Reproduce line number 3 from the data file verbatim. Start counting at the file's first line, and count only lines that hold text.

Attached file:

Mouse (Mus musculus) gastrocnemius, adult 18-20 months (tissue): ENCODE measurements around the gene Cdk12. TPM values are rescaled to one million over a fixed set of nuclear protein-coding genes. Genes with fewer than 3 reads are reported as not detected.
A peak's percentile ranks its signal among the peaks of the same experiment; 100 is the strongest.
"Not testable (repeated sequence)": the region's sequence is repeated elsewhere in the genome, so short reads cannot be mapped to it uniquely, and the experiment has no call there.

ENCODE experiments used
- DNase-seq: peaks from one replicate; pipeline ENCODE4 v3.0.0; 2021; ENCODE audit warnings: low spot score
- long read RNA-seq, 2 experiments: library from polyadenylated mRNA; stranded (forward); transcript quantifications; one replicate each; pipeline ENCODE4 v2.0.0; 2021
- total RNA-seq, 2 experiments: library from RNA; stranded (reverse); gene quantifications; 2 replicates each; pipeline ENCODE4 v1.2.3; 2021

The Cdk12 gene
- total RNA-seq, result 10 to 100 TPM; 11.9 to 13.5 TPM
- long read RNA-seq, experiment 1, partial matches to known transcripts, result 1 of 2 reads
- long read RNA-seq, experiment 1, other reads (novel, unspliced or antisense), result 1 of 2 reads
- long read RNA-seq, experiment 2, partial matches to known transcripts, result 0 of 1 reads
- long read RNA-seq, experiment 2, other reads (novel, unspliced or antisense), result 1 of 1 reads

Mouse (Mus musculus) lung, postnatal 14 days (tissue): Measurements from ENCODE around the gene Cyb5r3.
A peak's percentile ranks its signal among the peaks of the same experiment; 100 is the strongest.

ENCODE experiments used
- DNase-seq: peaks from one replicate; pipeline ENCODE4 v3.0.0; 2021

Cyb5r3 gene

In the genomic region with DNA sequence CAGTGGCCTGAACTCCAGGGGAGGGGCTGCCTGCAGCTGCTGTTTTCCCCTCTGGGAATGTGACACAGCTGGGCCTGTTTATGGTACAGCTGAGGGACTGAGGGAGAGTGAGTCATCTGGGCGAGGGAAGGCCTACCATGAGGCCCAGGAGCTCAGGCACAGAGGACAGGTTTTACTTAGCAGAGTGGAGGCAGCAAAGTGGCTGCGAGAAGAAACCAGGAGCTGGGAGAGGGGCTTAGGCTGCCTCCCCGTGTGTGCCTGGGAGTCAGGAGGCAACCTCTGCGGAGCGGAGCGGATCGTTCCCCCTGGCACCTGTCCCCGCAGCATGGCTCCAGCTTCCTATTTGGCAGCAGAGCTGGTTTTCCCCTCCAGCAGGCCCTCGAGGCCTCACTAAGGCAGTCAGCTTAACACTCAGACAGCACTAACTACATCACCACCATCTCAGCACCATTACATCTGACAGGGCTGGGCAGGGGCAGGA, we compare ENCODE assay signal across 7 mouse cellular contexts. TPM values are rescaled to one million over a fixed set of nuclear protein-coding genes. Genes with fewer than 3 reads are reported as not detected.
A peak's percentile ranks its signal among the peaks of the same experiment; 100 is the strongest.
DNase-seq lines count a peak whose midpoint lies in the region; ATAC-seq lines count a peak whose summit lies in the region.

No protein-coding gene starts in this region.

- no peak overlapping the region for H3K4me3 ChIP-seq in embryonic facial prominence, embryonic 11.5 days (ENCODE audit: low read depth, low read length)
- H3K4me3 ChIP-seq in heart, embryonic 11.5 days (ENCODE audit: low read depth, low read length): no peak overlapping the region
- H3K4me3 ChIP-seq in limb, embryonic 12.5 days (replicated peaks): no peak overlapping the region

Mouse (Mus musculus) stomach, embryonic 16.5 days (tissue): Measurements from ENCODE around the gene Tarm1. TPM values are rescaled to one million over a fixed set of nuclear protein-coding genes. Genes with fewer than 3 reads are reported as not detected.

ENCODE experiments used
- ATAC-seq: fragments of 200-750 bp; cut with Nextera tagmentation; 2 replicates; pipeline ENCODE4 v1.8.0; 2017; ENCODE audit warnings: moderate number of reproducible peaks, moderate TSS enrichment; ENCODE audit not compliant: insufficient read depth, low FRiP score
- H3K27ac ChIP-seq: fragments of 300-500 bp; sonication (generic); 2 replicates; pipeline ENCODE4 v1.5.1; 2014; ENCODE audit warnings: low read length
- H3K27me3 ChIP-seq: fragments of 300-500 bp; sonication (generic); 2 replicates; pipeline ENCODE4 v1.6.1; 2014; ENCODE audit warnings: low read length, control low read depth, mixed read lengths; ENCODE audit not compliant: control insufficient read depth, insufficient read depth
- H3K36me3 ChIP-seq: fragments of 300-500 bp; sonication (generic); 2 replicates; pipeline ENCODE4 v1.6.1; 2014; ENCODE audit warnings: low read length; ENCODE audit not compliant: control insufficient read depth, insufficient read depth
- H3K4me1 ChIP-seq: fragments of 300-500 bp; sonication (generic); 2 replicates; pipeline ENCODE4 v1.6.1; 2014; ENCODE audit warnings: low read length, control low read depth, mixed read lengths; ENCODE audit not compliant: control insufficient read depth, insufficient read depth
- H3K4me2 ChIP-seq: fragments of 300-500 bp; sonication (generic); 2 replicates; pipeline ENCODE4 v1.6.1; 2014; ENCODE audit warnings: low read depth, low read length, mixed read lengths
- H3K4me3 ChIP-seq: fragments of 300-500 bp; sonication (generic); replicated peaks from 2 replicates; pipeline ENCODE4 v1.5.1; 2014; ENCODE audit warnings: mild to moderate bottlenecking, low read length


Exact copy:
"Not testable (repeated sequence)": the region's sequence is repeated elsewhere in the genome, so short reads cannot be mapped to it uniquely, and the experiment has no call there.